Yield to maturity (also called redemption yield or yield to redemption) is the internal rate of return of bond cash flows. It is the single/uniform discount rate at which the present value of bond cash flows equals its current market price. Yield to maturity is based on three critical assumptions: (a) the bond is held till maturity, (b) the issuer does not default on the coupon or principal payment, and (c) the investor can reinvest the bond cash flows at the same yield.

Yield to maturity can be determined by solving the equation for bond price as given below for y.

P=\frac{c}{m}\times\frac{{1\ -\left(1+\frac{y}{m}\right)}^{-n\times m}}{\frac{y}{m}}+\frac{F}{\left(1+\frac{y}{m}\right)^n}

Relationship between bond price and bond characteristics.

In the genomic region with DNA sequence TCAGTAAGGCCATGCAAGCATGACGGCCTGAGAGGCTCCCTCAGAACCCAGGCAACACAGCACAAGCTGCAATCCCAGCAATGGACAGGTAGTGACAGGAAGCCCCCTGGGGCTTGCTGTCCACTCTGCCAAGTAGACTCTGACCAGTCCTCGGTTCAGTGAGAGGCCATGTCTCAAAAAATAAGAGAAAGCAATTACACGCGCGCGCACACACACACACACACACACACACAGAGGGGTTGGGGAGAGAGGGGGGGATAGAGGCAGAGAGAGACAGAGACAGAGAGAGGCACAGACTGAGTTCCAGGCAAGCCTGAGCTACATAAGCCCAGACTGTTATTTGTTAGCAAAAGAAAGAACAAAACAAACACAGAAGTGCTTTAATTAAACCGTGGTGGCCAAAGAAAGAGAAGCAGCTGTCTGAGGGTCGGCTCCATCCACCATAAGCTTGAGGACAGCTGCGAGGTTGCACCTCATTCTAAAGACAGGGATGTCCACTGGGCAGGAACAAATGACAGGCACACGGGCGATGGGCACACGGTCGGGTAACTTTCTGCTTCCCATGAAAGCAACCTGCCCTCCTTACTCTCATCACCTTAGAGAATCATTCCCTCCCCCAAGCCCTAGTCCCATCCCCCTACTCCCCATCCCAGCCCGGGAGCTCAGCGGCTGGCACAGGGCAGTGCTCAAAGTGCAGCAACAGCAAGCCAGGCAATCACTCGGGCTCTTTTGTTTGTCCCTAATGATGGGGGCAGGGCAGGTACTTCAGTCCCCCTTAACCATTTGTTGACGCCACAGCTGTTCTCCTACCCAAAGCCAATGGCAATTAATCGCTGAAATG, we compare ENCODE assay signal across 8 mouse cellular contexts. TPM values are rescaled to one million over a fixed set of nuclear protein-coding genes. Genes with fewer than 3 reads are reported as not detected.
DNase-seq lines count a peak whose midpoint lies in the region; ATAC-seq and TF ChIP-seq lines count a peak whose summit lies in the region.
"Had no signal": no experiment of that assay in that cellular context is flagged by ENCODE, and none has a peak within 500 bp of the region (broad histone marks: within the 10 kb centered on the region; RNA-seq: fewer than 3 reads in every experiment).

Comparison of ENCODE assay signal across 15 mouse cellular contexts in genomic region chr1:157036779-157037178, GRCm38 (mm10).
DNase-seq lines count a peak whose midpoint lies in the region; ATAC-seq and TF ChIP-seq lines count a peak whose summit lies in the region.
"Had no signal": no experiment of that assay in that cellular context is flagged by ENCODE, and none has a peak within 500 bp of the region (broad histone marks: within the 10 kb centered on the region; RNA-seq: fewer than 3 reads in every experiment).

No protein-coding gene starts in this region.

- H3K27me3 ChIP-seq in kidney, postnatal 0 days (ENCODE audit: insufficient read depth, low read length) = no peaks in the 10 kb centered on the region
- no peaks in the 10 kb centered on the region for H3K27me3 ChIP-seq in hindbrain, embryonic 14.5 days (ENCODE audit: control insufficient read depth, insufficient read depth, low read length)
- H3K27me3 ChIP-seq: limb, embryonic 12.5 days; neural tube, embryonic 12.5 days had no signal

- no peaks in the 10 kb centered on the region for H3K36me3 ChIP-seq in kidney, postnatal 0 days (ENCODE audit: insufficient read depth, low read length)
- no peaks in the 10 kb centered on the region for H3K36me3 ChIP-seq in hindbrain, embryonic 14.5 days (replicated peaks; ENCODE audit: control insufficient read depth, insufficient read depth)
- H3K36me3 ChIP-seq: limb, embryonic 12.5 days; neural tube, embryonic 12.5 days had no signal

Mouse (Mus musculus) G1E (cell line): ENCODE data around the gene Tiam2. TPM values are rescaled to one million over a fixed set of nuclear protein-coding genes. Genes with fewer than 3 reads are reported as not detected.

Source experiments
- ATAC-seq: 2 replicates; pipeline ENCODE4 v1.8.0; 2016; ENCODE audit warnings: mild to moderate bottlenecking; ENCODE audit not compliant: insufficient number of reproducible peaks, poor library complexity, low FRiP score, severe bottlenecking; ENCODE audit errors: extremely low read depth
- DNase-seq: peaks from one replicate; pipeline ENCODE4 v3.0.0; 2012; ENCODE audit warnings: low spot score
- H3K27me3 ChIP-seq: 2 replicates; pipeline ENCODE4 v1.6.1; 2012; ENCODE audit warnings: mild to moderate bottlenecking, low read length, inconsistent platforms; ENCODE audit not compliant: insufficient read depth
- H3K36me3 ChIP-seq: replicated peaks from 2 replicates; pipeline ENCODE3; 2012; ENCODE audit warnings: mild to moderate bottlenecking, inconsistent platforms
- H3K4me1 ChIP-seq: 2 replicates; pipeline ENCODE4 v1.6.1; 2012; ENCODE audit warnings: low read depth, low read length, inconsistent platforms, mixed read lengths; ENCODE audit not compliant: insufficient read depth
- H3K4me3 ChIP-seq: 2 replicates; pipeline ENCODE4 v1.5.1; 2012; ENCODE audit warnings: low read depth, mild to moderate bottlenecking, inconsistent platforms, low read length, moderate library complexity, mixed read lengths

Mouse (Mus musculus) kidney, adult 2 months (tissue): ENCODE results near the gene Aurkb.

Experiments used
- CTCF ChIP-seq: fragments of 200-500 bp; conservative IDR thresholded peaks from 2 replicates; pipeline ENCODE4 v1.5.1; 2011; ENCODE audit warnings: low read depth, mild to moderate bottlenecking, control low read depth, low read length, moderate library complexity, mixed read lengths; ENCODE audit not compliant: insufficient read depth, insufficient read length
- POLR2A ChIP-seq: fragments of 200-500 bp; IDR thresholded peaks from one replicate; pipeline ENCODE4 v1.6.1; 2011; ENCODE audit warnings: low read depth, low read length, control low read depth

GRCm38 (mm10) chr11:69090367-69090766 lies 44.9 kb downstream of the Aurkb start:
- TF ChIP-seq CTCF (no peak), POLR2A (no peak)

There are four common relationships between bond price and its characteristics:

  • Inverse effect: there is an inverse relationship between the market discount rate and bond price.
  • Convexity effect: for the same coupon and yield to maturity, (absolute) percentage price change is higher when market interest rates decline and vice versa.
  • Coupon effect: for the same time to maturity, low coupon bonds have a greater percentage price change and vice versa.
  • Maturity effect: generally, for the same coupon rate, a longer-term bond has a greater percentage change in response to the market discount rate.

Hence, a bond most exposed to a change in market price would be one with a low coupon rate and a longer time to maturity. This makes sense because a low coupon bond with a long maturity date would have a larger chunk of cash flows farther away from time 0 and would be more exposed to the swings induced by the time value of money.

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